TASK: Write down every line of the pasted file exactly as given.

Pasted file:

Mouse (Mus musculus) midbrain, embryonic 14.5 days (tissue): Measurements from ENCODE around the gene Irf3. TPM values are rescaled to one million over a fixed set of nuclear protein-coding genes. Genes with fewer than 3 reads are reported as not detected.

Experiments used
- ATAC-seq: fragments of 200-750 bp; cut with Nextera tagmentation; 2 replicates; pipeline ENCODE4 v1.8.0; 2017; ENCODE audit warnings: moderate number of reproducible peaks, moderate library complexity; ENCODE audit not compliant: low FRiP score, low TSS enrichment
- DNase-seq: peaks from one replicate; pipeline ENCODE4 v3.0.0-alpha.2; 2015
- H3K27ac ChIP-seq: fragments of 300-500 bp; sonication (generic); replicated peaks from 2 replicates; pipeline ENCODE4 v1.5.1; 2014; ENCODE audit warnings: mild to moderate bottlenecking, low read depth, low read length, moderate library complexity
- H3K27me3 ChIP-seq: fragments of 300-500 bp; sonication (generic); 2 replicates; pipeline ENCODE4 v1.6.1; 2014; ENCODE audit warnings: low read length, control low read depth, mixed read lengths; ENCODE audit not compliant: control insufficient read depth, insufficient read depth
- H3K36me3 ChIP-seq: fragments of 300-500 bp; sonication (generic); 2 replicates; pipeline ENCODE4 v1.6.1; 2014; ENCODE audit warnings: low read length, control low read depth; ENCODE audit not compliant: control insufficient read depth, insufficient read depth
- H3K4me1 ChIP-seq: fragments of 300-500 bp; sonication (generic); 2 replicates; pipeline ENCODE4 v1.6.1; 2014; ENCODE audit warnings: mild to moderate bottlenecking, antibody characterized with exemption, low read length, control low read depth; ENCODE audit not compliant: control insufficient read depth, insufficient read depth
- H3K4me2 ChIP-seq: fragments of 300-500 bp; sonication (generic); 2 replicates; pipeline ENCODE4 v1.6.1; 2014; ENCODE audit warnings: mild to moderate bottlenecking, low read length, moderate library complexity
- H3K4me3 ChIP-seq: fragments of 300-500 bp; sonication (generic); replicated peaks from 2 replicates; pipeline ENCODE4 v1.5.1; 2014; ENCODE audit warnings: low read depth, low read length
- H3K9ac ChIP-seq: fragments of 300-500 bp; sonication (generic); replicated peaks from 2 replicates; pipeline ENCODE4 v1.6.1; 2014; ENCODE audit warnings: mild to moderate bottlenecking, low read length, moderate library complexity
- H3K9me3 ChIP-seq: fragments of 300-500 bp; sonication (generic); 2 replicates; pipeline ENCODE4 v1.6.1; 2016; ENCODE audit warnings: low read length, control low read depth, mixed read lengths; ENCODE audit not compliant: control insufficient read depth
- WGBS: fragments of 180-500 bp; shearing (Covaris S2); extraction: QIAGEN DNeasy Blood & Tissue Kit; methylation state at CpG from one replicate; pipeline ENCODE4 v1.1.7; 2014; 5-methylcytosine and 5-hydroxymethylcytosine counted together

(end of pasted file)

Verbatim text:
Mouse (Mus musculus) midbrain, embryonic 14.5 days (tissue): Measurements from ENCODE around the gene Irf3. TPM values are rescaled to one million over a fixed set of nuclear protein-coding genes. Genes with fewer than 3 reads are reported as not detected.

Experiments used
- ATAC-seq: fragments of 200-750 bp; cut with Nextera tagmentation; 2 replicates; pipeline ENCODE4 v1.8.0; 2017; ENCODE audit warnings: moderate number of reproducible peaks, moderate library complexity; ENCODE audit not compliant: low FRiP score, low TSS enrichment
- DNase-seq: peaks from one replicate; pipeline ENCODE4 v3.0.0-alpha.2; 2015
- H3K27ac ChIP-seq: fragments of 300-500 bp; sonication (generic); replicated peaks from 2 replicates; pipeline ENCODE4 v1.5.1; 2014; ENCODE audit warnings: mild to moderate bottlenecking, low read depth, low read length, moderate library complexity
- H3K27me3 ChIP-seq: fragments of 300-500 bp; sonication (generic); 2 replicates; pipeline ENCODE4 v1.6.1; 2014; ENCODE audit warnings: low read length, control low read depth, mixed read lengths; ENCODE audit not compliant: control insufficient read depth, insufficient read depth
- H3K36me3 ChIP-seq: fragments of 300-500 bp; sonication (generic); 2 replicates; pipeline ENCODE4 v1.6.1; 2014; ENCODE audit warnings: low read length, control low read depth; ENCODE audit not compliant: control insufficient read depth, insufficient read depth
- H3K4me1 ChIP-seq: fragments of 300-500 bp; sonication (generic); 2 replicates; pipeline ENCODE4 v1.6.1; 2014; ENCODE audit warnings: mild to moderate bottlenecking, antibody characterized with exemption, low read length, control low read depth; ENCODE audit not compliant: control insufficient read depth, insufficient read depth
- H3K4me2 ChIP-seq: fragments of 300-500 bp; sonication (generic); 2 replicates; pipeline ENCODE4 v1.6.1; 2014; ENCODE audit warnings: mild to moderate bottlenecking, low read length, moderate library complexity
- H3K4me3 ChIP-seq: fragments of 300-500 bp; sonication (generic); replicated peaks from 2 replicates; pipeline ENCODE4 v1.5.1; 2014; ENCODE audit warnings: low read depth, low read length
- H3K9ac ChIP-seq: fragments of 300-500 bp; sonication (generic); replicated peaks from 2 replicates; pipeline ENCODE4 v1.6.1; 2014; ENCODE audit warnings: mild to moderate bottlenecking, low read length, moderate library complexity
- H3K9me3 ChIP-seq: fragments of 300-500 bp; sonication (generic); 2 replicates; pipeline ENCODE4 v1.6.1; 2016; ENCODE audit warnings: low read length, control low read depth, mixed read lengths; ENCODE audit not compliant: control insufficient read depth
- WGBS: fragments of 180-500 bp; shearing (Covaris S2); extraction: QIAGEN DNeasy Blood & Tissue Kit; methylation state at CpG from one replicate; pipeline ENCODE4 v1.1.7; 2014; 5-methylcytosine and 5-hydroxymethylcytosine counted together